Should you Buy Pet Insurance for your Dog?
Published on January 7th, 2020
One of the questions that new dog owners often ask themselves is “Should I buy pet insurance for my dog?”
Having some sort of buffer of money to cover your pet’s healthcare is really important and it helps make you a more responsible pet owner.
That may come in the form of pet insurance, or perhaps a separate bank account where you put money each month to save for emergencies.
What is pet insurance?
Pet insurance is just like taking out insurance on your home, car or mobile device: it’s to recover your costs in case of emergencies.
If your dog needs healthcare treatment, then the pet insurance should cover the financial aspect so that you do not have to pay it yourself.
Veterinary procedures and ongoing treatments for pets can be incredibly expensive and run in to thousands of pounds or dollars.
Having pet insurance is a great way to make sure you can afford treatment should the worst happen.
Most dog insurance companies operate a monthly payment procedure where you pay each month towards your premium.
How much does pet insurance cost for dogs?
The amount you will pay for dog insurance will vary based on many factors, including the level of care you opt for, the breed of your dog, their age and if they have any pre-existing conditions.
Your premiums may rise following a claim, and they are also likely to rise each year as your pet ages.
A typical cost can be expected to be around £30-£50 per month, per dog.
Does pet insurance cover everything?
Simple answer – nope!
When signing up to pet insurance you must read the terms and conditions carefully, particular the parts where they talk about exemptions.
Dog insurance does not usually cover costs such as neutering your pet, yearly vaccinations, flea and worm treatments and initial veterinary consultations.
Depending on the breed of your dog, there may also be breed-specific exemptions for conditions that your dog may be pre-disposed to.
There will also probably be a clause in there about pre-existing conditions that state that the insurance will not cover treatment towards a condition that they dog has before you sign up to the insurance.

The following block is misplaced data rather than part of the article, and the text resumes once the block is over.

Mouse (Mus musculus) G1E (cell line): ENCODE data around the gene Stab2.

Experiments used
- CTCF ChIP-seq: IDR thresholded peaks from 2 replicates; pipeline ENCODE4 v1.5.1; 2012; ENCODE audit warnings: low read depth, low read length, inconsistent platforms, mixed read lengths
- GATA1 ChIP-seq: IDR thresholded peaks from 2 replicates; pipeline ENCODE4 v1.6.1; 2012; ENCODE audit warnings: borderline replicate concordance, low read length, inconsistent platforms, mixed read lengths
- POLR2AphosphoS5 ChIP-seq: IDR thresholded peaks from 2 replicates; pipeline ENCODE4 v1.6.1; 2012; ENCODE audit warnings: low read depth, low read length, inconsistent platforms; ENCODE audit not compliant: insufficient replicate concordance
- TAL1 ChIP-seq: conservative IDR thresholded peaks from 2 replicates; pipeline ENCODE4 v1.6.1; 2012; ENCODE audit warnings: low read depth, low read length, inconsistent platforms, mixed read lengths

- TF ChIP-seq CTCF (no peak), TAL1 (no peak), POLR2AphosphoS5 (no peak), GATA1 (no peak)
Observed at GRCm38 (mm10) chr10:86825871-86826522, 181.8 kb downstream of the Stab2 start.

What are the alternatives to pet insurance?
I have two shih tzus and paid pet insurance for about 2 years before I realised that there was probably a better way to prepare for medical emergencies.
As I had never claimed for my dogs, I felt like I had essentially ‘wasted’ all those months of paying expensive insurance premiums.
I decided to change tact and set up a new bank account just for emergencies.
I cancelled the pet insurance and instead started to transfer the same amount each month that I was previously paying to that new bank account instead.
Now, several years on, I have a good ‘emergency fund’ which should be enough to cover any treatment that my dogs may need.
Of course, this is a risky option in the beginning, particularly if you don’t have any other savings that you could fall back on if needed.
What if something serious had happened to my dogs just after I cancelled the insurance, before I built up my savings?
Thankfully nothing bad happened, but this is definitely an eventuality you should be prepared for if you decide to switch to savings-based ‘insurance’ rather than paying for ‘real’ pet insurance.
Third party liability insurance for dog owners
If you don’t choose to pay for pet insurance, then something to consider is getting third party liability insurance.
This covers you for if your dog causes injury to another dog or a person.
Legal fees can mount up incredibly quickly if you get taken to court over your dog’s actions, so having this insurance would certainly help you out if you dog into that situation.
Third party liability insurance is very affordable.
If you are in the UK, the Blue Cross charity offer it for just £25 a year.
This covers you for up to £1,000,000 per claim if your dog causes damage to another animal, person or property.
Do you need dog insurance?
None of us want to think about something terrible happening to our pet, but it is something we should be prepared for, nonetheless.
Whether you choose to sign up for pet insurance or save money yourself is entirely up to you, but you should certainly have some sort of plan in place in case your dog needs expensive or ongoing treatment.